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The winter garden provides crops that store well.

Coronavirus and Self-Reliance

It’s crazy times out there, gardenerds. The Coronavirus pandemic puts everything into perspective: health, community, and food are suddenly the most important commodities.

I know this sounds weird, but I feel like Gardenerd is fulfilling its mission now that Coronavirus is here. For more than a decade we’ve been sharing How-To knowledge for everything that would be handy to know right now. Gardening, chicken keeping, bee keeping, bread making, cooking from the garden, zero waste, community engagement (like Timebanking), alternative energy (biogas for cooking, solar food drying)–these are all skills that make life easier during a global pandemic.

Harvest basket
The winter garden provides crops that store well.

Don’t get me wrong, I’m not bragging, nor am I judging anyone who doesn’t have these skills. I’m just excited to reach a larger audience of motivated, eager learners. So let’s get going.

Here are a few posts to help you dive deeper into self-reliance as we weather the coming storm together:

Wordless Wednesday winter lettuces

Step By Step Gardening Tips

You don’t need to view all of these at once, just check back as you reach the next step in the process if you need more help. Each post walks you through the process.

Spring Garden Planning – this video gives you the low-down on what to plant this spring.

Building Raised Beds – Find recommended materials, building instructions, and pretty much everything else you need to know to get growing in Gardening for Geeks

Amending Soils Before Planting – our quick video gives you the scoop on how to do bed prep.

Starting from SeedWatch our Seed-Starting 2 Ways video for how to get started

How to Thin Seedlings – this video explains “thinning” — what it is and why you benefit from doing it.

Transplanting seedlings into the garden – if you start seeds in seed trays, you’ll want transplant them up to larger pots for a few more weeks before planting them out in the garden. This video shows you how.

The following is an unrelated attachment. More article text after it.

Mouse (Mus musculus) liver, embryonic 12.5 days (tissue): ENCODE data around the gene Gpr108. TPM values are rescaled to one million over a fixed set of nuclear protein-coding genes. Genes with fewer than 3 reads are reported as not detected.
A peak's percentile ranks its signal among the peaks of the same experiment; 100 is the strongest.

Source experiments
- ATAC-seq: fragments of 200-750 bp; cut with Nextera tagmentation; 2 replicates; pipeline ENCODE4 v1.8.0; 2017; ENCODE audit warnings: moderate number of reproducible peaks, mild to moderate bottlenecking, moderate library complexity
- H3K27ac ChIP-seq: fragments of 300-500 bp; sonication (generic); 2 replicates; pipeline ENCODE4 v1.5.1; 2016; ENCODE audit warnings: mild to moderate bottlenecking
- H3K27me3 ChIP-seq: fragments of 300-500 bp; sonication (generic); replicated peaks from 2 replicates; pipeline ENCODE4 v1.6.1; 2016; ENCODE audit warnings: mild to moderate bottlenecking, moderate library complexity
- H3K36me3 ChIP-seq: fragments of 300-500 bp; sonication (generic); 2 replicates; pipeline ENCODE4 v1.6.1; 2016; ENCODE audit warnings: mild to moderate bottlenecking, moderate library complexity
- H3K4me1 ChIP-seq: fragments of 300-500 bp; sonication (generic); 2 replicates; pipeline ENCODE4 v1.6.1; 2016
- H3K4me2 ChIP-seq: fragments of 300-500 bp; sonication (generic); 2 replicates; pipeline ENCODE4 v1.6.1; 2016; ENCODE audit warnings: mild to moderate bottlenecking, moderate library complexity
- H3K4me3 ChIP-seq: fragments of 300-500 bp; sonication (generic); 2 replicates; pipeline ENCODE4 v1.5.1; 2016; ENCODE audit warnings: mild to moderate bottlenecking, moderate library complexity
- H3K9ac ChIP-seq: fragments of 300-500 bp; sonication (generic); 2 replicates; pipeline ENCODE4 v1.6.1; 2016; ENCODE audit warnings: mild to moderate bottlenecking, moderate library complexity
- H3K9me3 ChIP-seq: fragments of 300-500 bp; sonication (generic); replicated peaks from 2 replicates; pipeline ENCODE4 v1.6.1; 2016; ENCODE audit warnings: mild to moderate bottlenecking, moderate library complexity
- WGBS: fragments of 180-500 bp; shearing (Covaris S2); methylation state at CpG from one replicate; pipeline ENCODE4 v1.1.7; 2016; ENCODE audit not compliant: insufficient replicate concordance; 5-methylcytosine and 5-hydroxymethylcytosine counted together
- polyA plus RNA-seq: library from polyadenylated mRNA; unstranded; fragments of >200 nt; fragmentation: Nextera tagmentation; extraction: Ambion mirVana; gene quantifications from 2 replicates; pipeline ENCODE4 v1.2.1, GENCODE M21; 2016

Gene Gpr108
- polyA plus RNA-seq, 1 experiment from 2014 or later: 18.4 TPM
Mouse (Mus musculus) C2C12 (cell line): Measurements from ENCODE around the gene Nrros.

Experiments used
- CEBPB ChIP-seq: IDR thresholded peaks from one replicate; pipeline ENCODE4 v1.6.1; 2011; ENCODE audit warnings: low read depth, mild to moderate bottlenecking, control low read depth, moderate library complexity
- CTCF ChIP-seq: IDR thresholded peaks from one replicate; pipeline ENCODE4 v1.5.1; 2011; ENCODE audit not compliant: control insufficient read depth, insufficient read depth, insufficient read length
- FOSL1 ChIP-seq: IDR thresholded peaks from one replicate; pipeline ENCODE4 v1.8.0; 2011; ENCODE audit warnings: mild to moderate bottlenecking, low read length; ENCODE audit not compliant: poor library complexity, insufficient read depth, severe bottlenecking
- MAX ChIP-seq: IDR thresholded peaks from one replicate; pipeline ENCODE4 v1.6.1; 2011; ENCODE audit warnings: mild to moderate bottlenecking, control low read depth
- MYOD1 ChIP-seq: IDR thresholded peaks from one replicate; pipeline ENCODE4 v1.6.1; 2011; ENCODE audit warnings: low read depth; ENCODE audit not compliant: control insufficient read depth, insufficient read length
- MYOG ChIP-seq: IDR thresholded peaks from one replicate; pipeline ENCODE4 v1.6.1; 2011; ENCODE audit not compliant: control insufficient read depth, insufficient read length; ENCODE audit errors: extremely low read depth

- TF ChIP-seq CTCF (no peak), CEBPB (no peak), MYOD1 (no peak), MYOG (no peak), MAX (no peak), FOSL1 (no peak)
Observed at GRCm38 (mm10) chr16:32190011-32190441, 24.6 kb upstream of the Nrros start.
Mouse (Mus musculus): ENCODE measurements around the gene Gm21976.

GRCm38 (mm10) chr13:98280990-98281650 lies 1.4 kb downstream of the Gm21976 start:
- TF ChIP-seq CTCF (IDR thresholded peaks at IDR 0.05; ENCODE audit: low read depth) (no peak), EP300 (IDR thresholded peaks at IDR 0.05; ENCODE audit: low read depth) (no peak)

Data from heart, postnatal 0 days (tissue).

From here you can search Gardenerd for “growing xxxx” or “harvesting xxxx” to find details on how to grow specific crops. Our search engine is your access point to more than a decade of informative blog posts, videos, podcasts, and more.

Sylvia, Anabelle and Wilma make themselves at home.

Other Homesteading Stuff

Chicken Keeping – Fresh eggs on the regular. I’m just sayin’. Listen to our fun podcast with Ceebs Bailey for the low-down on having your own hens (AKA egg factories).

Beekeeping – Honey is an awesome sweetener, plus bees pollinate your garden. Higher yields are SWEET! (see what I did there?) We recommend the folks at for expert instruction and local training in Los Angeles.

Solar Food Drying – Preserve your harvest (or bulk buy) with the power of the sun. Read about it here.

Pressure Canning – or the more basic water bath canning (a good starting point). These are great ways to prep for emergencies, preserve bulk foods, and enjoy your harvest year round.

pressure canning finished beans
Our beans sealed perfectly and are now shelf stable.

Choose one thing to learn more about and keep at it even if you fail the first time. I, for one, have learned that gardening is all about failure. We fail, we learn, we become better gardeners. Then we thrive in a crisis.

If you need more help with self-reliance along the way, post a comment to tell us what you need to know. We’ll shape our future content to support your journey into self-reliance.

This Post Has 4 Comments

  1. Isabelle Mcdonald

    Stumbled across this and would love to subscribe but not sure how to do this on your website.

    1. Christy

      Hi Isabelle, In the upper right hand corner of the website there is a green box with the fields “First Name” and “Email”. Simply enter your name and email address in those boxes and you’ll be signed up. Thanks for joining the Gardenerd Community.

  2. Abraham Johnson

    I am really scared about my chickens. I am rearing them in my small garden with a little case. Will it be a problem?

    1. Christy

      I’m not sure I understand your question Abraham, but chickens should be safe if you give them protection from predators, and give them at least 4 square feet per hen of run space.

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